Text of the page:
Climate change and its potential effects are increasingly important concerns to the scientific community, governments, international organizations, and exposed populations around the world. No region of the world is unaffected by climate change but residents of urban areas in Africa are particularly vulnerable. This vulnerability stems from high rates of urbanization coupled with poor urban planning, gaps in public services and infrastructure, settlement in hazard-prone areas, and high levels of poverty, illiteracy, and poor health but also to low adaptive capacity and high vulnerability to climate-related hazards such as flooding, drought, and sea level rise.
This chapter examines the capacity of governmental systems, with an emphasis on large cities in Africa, to prepare for and respond to climate change and increased exposure to climate-related hazards, especially urban flooding, sea level rise, and water scarcity. The chapter is organized around two primary questions: (1) How will the consequences of future climate change affect people living in African cities and what determines the vulnerability of these exposures? (2) How does the development of initiatives to build urban resilience to climate change vary across urban areas and what factors explain the variation?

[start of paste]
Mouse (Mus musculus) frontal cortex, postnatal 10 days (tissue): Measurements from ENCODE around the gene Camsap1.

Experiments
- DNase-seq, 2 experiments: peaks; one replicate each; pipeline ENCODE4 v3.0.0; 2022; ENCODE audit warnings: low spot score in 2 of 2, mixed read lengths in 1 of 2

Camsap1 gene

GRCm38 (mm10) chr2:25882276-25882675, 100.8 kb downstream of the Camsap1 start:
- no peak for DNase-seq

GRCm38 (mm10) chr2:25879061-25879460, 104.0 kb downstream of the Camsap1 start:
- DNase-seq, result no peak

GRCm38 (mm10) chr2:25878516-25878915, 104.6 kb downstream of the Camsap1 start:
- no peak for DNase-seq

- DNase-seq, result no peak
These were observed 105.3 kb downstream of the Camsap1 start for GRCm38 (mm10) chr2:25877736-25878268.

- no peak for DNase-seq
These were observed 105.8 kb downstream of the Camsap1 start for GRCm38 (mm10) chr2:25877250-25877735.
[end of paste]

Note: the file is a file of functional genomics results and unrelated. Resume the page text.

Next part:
Local government plays a key role in in developing resilience and addressing urban vulnerabilities through the provision of local infrastructure and public services, promulgation, and regulation of land use and building codes, and other local services. While many countries have developed, or are developing, national climate adaptation plans, efforts to address adaptation at the local level are frequently challenged by a lack of collaboration between multiple local government jurisdictions with limited capacity. The chapter adopts a comparative case study approach based on field research on the governance systems in a set of African cities: Accra, Alexandria, Cape Town, Casablanca, Dakar, Dar es Salaam, Johannesburg, Kampala, Luanda, and Maputo.